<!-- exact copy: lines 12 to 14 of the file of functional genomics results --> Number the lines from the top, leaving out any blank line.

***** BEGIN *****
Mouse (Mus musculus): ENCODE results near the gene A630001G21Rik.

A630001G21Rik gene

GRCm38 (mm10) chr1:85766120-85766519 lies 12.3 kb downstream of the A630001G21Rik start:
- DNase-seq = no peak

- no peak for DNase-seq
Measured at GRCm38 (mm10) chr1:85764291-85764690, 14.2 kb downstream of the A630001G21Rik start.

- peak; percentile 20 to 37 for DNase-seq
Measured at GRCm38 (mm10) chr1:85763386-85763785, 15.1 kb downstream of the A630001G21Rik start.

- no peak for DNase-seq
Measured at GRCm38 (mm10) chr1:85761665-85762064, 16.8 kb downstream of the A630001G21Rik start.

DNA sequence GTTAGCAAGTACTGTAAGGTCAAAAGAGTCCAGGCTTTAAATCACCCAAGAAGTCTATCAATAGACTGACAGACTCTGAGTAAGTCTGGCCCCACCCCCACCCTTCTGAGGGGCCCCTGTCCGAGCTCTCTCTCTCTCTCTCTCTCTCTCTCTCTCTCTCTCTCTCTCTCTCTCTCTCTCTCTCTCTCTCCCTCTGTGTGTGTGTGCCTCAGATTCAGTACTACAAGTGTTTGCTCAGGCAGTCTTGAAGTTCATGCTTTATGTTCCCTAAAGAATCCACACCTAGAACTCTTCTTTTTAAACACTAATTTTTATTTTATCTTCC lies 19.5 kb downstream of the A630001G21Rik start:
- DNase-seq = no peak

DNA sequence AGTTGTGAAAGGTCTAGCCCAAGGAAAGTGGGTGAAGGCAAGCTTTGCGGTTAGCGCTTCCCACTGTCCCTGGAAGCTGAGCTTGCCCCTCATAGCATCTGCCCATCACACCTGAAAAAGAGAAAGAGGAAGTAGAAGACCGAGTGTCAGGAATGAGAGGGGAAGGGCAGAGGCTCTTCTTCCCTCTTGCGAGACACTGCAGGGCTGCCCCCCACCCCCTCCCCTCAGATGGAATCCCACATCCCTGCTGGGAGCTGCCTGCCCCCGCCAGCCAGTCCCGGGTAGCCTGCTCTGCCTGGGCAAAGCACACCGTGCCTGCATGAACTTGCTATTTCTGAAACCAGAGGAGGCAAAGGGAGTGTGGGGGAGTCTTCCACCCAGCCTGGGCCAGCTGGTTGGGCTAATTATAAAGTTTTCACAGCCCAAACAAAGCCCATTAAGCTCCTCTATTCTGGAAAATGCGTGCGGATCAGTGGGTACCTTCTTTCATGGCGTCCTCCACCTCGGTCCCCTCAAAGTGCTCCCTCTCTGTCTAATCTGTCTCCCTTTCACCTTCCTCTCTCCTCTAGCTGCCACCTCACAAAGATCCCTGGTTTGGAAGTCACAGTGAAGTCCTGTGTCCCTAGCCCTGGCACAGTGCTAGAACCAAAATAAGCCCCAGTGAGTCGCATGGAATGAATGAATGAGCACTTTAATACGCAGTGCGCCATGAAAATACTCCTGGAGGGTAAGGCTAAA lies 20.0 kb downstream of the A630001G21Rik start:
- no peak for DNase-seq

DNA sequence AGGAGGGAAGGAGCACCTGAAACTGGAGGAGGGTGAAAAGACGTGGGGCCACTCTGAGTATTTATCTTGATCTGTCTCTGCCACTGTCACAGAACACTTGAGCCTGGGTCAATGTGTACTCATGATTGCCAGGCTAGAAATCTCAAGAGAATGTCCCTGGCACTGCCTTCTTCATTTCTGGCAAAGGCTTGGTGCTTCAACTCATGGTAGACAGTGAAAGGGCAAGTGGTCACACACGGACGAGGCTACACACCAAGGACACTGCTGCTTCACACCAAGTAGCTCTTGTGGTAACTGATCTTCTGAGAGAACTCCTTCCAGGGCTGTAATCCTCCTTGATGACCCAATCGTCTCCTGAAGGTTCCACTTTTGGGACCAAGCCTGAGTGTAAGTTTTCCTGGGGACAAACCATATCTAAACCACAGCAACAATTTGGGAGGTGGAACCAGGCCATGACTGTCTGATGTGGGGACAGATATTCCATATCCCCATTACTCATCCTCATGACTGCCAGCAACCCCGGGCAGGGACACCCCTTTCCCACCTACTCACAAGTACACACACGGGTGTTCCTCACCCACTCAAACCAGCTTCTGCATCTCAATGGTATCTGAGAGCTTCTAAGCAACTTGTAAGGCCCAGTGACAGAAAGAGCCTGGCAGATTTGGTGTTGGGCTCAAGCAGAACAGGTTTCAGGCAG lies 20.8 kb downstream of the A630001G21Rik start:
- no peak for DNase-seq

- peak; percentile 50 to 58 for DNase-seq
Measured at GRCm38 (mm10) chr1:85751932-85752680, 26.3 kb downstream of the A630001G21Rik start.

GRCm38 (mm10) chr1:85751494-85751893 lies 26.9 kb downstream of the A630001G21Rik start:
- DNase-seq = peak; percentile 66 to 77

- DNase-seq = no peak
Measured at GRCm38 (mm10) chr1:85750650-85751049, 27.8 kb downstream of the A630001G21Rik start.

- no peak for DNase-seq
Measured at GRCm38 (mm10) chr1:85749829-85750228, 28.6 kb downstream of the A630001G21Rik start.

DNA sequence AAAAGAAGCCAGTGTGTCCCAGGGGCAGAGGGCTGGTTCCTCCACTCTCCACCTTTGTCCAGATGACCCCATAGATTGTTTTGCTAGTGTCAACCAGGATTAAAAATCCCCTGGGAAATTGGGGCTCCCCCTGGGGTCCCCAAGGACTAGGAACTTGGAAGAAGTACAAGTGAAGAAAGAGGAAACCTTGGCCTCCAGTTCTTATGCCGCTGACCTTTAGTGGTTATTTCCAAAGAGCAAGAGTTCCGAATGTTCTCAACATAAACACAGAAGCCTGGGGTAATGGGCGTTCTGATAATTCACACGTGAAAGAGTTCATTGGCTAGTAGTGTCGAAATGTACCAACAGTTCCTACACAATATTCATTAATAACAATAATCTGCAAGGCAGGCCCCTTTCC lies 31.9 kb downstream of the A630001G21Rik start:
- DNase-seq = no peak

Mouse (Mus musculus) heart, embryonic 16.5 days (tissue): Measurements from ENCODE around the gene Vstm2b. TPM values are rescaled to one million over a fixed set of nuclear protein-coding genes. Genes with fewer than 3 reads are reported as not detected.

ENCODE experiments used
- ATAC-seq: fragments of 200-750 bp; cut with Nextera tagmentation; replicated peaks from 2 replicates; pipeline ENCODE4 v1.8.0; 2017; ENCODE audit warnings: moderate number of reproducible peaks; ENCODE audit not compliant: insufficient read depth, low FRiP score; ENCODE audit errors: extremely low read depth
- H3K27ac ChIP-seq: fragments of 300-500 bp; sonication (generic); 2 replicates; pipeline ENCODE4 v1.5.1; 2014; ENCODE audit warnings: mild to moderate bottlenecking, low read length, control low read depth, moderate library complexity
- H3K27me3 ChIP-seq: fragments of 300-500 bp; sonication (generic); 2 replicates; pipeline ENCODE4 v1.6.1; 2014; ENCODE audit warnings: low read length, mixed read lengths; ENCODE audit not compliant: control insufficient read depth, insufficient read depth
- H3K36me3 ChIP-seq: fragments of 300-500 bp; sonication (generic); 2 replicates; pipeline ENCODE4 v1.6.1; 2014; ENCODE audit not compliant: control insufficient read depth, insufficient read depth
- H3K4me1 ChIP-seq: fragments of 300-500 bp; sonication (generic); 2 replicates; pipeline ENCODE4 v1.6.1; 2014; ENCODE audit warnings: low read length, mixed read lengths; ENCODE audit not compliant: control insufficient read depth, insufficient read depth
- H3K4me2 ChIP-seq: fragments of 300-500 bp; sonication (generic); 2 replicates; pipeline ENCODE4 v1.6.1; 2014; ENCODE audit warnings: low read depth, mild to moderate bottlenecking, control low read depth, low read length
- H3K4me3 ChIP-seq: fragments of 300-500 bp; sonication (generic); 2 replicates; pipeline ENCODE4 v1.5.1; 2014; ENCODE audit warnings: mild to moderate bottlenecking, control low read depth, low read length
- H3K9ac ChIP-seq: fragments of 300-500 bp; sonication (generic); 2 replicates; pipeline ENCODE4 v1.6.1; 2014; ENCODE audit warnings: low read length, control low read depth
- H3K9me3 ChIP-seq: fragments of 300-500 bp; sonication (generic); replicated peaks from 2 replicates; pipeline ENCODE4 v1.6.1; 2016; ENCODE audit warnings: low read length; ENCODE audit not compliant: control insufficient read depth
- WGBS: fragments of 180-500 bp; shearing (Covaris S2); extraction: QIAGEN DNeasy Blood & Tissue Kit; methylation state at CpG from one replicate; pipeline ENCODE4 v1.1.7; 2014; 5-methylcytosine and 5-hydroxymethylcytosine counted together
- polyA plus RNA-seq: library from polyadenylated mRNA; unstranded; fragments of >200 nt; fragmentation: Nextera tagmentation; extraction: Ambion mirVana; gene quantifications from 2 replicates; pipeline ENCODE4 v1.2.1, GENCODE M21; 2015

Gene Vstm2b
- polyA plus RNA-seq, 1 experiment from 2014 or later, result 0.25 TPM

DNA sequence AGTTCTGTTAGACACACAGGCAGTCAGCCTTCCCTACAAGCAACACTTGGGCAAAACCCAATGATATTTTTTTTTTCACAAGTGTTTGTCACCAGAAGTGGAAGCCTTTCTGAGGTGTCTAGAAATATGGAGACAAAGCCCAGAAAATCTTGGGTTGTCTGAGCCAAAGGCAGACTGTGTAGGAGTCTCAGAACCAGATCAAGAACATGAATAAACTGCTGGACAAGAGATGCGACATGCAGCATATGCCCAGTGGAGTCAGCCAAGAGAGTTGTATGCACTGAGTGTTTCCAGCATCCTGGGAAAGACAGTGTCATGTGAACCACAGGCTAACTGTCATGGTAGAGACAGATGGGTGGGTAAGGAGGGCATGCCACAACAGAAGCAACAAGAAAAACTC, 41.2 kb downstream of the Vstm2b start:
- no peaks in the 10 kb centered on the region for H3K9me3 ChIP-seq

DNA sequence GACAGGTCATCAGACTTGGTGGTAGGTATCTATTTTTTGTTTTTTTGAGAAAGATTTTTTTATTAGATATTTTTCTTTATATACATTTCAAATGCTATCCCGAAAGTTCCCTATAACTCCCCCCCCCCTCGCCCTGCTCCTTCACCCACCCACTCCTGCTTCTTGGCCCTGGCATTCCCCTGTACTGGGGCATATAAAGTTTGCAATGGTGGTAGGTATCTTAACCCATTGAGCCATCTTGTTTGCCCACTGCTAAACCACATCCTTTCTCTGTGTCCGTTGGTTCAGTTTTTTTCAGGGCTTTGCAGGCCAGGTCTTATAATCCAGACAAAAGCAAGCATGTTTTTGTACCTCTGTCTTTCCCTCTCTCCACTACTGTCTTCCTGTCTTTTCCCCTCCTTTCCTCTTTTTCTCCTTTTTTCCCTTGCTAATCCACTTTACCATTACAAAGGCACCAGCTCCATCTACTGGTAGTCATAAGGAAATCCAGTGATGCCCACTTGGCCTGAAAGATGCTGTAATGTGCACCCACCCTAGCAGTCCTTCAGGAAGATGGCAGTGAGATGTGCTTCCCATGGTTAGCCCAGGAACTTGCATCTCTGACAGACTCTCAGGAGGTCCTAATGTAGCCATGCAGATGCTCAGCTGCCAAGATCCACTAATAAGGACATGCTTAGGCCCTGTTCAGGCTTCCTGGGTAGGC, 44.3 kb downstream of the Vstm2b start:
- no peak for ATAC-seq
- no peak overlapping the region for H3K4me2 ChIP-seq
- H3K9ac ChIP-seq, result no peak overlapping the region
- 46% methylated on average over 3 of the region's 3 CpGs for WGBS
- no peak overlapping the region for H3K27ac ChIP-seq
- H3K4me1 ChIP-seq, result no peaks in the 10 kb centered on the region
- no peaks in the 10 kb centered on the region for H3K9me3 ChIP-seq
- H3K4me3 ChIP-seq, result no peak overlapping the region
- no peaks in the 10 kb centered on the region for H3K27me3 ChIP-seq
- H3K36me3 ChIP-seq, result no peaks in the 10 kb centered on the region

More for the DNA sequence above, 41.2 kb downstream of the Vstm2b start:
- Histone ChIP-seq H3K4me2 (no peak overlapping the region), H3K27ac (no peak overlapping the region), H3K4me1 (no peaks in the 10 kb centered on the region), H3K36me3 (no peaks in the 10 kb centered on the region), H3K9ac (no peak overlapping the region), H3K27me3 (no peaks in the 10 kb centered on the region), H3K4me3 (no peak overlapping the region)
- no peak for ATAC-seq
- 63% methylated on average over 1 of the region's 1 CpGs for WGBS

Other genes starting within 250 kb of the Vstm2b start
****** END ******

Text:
- DNase-seq = no peak

DNA sequence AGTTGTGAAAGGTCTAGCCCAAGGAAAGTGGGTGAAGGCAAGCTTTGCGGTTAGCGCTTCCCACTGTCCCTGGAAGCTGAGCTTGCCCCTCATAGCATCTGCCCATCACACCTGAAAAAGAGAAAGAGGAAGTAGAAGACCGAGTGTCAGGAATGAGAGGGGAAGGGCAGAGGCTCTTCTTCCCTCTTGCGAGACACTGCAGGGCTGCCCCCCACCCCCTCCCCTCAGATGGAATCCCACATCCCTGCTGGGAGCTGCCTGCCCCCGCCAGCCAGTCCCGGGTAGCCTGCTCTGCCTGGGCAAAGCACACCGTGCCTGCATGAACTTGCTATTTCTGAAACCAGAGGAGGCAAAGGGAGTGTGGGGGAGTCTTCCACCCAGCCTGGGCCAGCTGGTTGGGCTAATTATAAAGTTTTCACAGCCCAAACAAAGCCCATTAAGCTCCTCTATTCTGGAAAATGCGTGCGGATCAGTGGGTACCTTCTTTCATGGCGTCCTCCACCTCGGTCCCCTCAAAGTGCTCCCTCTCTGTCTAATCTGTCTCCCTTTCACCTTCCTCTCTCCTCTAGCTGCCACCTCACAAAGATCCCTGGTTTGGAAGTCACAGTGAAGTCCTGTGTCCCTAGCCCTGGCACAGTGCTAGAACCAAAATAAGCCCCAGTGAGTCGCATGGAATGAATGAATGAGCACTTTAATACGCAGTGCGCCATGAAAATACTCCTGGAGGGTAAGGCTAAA lies 20.0 kb downstream of the A630001G21Rik start:
- no peak for DNase-seq